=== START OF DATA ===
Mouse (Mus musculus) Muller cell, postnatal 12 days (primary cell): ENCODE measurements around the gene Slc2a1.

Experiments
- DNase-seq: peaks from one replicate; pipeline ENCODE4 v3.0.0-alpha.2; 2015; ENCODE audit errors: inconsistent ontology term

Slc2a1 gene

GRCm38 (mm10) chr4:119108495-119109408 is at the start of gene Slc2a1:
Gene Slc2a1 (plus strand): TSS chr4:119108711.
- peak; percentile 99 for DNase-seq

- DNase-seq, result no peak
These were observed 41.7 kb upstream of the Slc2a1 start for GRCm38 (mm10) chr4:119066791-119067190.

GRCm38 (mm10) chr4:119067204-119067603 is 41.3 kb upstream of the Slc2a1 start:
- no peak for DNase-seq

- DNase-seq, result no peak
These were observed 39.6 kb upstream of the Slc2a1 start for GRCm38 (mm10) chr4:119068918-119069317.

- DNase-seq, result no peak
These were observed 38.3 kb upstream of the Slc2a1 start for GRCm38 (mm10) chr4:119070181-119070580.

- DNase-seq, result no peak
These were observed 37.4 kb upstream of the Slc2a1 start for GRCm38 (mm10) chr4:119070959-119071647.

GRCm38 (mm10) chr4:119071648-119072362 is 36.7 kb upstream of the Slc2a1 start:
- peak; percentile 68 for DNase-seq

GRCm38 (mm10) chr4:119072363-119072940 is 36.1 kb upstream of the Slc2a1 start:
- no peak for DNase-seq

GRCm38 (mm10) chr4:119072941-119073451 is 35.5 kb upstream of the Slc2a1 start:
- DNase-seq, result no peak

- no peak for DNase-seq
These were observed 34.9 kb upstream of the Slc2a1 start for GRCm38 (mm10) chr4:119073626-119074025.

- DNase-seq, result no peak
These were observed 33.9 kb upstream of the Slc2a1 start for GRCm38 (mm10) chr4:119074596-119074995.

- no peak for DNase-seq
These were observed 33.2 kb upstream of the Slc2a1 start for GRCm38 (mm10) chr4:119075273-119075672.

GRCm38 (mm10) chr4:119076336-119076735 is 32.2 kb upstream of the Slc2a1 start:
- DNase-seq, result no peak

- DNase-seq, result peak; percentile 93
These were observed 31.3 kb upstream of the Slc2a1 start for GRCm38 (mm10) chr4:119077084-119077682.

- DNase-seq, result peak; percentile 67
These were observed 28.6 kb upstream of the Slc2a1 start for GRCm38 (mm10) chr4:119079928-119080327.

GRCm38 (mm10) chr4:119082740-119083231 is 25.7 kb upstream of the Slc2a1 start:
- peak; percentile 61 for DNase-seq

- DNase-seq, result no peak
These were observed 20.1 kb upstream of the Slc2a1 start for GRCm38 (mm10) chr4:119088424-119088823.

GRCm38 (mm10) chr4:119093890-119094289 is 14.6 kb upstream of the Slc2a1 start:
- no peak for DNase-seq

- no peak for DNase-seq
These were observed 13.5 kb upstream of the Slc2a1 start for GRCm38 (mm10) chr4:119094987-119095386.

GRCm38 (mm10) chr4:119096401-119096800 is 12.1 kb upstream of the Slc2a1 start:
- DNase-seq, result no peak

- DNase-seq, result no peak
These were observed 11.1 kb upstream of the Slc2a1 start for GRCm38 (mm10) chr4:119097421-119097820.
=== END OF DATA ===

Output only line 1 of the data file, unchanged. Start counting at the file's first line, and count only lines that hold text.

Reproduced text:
Mouse (Mus musculus) Muller cell, postnatal 12 days (primary cell): ENCODE measurements around the gene Slc2a1.